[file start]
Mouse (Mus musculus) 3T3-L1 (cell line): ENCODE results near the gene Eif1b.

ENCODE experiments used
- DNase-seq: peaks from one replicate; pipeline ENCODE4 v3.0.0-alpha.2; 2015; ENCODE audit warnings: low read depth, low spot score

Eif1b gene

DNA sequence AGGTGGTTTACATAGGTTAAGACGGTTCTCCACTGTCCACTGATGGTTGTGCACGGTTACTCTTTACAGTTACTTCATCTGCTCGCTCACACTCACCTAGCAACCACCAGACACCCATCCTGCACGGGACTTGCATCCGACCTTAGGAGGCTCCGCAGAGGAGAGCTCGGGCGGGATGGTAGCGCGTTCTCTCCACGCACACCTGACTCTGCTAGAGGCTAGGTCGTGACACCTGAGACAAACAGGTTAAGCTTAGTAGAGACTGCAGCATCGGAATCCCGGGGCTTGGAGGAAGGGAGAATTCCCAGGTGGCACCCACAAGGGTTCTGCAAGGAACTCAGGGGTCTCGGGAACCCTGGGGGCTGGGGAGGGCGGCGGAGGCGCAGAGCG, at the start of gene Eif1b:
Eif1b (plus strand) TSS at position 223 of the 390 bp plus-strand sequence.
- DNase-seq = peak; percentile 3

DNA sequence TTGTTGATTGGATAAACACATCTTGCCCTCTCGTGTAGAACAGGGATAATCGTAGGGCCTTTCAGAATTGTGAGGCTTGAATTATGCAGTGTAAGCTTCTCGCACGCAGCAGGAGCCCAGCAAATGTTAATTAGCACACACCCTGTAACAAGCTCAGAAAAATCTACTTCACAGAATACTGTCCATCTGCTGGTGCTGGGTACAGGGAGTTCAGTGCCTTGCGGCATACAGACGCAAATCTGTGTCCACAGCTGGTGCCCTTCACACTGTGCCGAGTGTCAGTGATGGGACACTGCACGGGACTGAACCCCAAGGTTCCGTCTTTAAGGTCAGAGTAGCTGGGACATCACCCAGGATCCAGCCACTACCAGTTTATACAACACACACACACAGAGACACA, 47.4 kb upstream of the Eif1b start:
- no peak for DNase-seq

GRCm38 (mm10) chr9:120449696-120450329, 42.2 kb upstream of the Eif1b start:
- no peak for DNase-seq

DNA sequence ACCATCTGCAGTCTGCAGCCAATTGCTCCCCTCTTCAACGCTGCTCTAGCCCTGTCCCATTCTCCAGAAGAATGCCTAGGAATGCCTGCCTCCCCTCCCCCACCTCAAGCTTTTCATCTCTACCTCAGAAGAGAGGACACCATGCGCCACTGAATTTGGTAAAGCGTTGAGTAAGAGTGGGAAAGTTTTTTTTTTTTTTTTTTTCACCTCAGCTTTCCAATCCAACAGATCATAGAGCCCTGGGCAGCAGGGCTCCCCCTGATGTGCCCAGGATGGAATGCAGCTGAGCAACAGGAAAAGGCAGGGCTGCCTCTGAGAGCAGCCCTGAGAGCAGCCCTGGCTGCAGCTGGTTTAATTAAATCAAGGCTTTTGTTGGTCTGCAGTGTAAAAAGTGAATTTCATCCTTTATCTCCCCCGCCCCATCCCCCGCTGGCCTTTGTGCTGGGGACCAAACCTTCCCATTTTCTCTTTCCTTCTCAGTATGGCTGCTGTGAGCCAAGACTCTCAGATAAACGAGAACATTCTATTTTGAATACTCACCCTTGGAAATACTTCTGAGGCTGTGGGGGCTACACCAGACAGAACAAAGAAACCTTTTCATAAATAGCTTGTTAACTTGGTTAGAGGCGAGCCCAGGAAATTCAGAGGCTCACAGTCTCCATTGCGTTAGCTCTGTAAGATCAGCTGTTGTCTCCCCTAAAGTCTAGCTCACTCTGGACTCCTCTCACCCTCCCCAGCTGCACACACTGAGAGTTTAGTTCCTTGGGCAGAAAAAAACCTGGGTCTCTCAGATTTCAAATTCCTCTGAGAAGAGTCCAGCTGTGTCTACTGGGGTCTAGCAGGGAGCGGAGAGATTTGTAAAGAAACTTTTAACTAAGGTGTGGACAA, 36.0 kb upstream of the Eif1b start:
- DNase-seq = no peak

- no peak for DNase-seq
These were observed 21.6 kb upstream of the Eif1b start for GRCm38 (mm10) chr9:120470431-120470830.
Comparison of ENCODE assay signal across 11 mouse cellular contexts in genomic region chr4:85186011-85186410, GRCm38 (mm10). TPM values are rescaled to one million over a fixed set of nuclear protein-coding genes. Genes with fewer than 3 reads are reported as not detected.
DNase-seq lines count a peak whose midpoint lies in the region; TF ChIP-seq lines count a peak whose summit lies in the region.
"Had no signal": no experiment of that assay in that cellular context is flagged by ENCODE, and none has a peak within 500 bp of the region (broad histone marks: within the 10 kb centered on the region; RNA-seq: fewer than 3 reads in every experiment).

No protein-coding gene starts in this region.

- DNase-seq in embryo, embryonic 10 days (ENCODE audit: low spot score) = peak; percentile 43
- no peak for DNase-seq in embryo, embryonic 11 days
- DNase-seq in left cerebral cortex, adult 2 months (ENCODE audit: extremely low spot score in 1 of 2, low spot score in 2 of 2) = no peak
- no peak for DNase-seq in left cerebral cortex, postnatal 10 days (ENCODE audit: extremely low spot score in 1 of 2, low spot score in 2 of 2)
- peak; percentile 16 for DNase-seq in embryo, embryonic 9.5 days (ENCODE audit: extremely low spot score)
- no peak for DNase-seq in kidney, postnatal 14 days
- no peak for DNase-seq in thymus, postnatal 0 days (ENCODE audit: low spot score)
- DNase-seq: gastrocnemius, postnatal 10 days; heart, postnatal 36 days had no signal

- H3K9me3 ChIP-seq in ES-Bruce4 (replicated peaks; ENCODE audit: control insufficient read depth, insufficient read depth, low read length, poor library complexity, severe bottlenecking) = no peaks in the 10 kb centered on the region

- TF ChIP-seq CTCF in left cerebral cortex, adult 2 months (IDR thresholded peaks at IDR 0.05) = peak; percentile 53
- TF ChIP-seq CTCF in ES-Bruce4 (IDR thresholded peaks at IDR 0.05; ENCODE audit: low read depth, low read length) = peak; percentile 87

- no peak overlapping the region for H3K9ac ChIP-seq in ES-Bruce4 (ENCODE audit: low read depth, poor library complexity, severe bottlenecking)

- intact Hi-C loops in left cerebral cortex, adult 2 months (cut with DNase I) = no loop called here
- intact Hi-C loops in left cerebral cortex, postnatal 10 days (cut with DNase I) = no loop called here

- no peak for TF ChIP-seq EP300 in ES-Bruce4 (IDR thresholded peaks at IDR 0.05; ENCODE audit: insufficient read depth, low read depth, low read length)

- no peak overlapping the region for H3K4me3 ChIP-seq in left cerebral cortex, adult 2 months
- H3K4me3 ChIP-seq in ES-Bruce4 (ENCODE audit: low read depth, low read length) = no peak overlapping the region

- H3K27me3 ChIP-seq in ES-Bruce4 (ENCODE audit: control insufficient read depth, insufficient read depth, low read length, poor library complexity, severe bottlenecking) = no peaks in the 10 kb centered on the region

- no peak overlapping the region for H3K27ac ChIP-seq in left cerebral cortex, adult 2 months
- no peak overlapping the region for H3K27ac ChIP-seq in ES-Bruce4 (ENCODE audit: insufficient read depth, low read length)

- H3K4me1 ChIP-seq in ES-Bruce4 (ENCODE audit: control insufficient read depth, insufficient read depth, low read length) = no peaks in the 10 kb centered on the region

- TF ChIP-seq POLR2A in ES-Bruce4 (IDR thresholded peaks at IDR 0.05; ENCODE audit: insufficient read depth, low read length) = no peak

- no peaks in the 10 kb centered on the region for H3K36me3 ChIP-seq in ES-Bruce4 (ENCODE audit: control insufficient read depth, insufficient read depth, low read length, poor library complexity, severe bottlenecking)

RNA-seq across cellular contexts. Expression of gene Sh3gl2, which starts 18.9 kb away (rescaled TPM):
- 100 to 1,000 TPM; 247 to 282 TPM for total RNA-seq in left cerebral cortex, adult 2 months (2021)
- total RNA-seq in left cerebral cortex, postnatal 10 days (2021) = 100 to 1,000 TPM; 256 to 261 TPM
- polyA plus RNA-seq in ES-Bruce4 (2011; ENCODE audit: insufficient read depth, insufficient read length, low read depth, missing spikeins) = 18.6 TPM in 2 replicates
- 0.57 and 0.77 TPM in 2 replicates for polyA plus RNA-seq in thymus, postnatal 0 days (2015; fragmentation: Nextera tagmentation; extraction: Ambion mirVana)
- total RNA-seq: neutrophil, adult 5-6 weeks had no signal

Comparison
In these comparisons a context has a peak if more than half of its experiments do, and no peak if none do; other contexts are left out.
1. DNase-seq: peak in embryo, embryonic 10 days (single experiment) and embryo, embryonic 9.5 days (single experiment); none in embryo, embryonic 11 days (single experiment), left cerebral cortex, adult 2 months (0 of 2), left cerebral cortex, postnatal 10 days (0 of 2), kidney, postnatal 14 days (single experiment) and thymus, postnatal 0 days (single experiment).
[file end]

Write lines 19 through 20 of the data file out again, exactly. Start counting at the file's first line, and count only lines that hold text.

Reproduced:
No protein-coding gene starts in this region.

- DNase-seq in embryo, embryonic 10 days (ENCODE audit: low spot score) = peak; percentile 43